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Yellowstone River parasite kills mass quantities of fish as officials scramble

Yellowstone River parasite kills mass quantities of fish as officials scramble

There’s sad news coming from Montana’s Fish, Wildlife and Parks department: a parasite is killing off large quantities of fish in Yellowstone River, and as a result all activities on the water in both the river and its tributaries has been banned. According to the state’s wildlife division, there have been more than 2,000 recorded instances of Mountain Whitefish dying from this parasite, though the department estimates that there could be tens of thousands of fish affected throughout the larger Yellowstone River region. The ban is instituted in a bid to stop the parasite from spreading to other bodies of water.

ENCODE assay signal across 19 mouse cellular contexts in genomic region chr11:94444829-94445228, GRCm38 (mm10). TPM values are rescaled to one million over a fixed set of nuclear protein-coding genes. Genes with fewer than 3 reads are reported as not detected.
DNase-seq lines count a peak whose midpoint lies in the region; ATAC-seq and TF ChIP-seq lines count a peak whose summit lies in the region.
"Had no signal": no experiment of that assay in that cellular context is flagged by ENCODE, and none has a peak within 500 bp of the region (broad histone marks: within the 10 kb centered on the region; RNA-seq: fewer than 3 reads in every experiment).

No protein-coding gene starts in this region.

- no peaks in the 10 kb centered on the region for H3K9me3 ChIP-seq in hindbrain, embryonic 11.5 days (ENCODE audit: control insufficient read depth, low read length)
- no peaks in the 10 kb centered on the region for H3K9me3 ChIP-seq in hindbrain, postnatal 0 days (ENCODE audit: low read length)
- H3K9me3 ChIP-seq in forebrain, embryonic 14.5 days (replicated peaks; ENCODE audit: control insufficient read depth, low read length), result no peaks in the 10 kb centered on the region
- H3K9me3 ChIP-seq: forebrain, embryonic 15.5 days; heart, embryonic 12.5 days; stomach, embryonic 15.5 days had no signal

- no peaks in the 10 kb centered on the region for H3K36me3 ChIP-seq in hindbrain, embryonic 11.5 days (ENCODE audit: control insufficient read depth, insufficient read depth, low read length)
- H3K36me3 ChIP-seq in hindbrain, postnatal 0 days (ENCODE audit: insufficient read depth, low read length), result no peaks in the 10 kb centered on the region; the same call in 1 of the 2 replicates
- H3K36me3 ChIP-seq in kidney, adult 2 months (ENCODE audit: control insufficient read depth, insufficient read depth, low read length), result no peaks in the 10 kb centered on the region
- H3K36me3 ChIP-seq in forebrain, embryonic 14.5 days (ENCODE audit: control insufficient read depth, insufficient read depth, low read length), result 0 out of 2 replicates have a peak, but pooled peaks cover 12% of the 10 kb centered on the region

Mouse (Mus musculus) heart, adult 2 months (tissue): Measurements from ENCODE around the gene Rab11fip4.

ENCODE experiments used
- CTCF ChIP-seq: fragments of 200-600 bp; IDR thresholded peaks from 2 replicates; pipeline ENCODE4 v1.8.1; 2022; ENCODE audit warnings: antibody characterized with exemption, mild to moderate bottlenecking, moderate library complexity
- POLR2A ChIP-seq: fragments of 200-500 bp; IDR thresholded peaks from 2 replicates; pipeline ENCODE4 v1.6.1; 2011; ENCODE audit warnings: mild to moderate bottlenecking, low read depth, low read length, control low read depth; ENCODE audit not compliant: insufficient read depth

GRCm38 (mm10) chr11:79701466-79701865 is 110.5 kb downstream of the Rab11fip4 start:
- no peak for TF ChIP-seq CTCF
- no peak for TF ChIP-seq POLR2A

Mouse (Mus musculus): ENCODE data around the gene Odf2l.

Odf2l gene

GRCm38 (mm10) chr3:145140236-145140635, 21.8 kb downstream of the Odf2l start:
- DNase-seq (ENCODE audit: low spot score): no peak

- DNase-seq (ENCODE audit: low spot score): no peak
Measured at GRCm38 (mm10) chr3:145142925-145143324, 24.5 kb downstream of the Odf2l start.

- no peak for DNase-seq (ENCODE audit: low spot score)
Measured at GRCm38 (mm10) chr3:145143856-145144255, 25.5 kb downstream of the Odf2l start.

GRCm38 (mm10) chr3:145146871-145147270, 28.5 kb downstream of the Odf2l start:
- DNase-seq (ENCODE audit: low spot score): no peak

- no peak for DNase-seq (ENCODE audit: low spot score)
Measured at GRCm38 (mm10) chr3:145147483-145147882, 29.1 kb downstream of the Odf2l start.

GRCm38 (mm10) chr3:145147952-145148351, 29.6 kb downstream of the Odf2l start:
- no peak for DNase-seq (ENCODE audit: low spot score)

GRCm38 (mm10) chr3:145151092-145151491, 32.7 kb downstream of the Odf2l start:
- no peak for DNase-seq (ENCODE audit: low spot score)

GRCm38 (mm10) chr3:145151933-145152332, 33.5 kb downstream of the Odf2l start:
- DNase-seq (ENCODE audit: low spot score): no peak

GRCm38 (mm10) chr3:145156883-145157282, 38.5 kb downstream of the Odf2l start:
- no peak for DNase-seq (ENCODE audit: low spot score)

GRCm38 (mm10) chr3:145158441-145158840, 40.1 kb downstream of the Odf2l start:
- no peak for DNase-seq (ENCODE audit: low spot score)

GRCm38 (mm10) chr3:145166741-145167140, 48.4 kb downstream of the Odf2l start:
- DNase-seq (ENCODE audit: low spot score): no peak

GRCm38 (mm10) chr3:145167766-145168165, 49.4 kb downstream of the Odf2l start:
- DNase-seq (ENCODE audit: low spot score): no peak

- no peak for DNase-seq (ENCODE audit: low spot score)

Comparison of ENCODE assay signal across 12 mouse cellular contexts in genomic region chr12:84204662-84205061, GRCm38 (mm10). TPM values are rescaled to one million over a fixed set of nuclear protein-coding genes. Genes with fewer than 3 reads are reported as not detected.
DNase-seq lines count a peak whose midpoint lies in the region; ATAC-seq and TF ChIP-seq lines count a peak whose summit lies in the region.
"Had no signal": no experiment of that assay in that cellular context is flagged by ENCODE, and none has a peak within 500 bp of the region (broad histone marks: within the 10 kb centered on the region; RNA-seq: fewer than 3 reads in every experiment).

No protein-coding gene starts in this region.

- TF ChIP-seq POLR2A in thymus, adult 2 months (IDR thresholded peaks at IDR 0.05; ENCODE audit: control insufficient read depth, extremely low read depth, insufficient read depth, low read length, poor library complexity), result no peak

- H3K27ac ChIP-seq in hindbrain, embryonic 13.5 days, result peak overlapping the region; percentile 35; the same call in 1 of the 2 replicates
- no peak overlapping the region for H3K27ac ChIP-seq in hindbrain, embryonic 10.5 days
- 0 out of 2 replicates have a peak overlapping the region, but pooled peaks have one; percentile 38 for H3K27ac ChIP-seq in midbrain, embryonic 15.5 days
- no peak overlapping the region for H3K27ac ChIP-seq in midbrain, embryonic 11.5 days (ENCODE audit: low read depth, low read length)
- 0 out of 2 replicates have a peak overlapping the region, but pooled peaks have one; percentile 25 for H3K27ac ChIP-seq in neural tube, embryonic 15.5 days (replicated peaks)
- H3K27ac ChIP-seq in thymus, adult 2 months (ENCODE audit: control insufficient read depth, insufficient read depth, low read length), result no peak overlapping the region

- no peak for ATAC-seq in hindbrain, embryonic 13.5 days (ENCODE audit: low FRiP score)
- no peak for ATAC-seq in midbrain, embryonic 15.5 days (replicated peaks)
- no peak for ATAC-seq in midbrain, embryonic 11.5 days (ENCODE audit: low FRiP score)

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July 2016 was the warmest month on record

July 2016 was the warmest month on record

It's a little depressing to keep hearing this, but both the NOAA and NASA have published reports that say July 2016 was the hottest month on record. Not just the hottest July on record or the hottest month of 2016, but the warmest since modern record keeping of global temperatures began way back in 1880.

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In climate change fight, record high temperatures for 2016 surprise scientists

In climate change fight, record high temperatures for 2016 surprise scientists

There's some discouraging news concerning the fight against climate change today, as scientists with the World Meteorological Organization's climate research arm are saying that the record high temperatures we've seen so far this year are coming as something of a surprise to them. Though they predicted to see increasing temperatures this year, it would appear that the highs we've been experiencing have exceeded expectations, and that may have some worrying implications for the rate at which the climate is changing.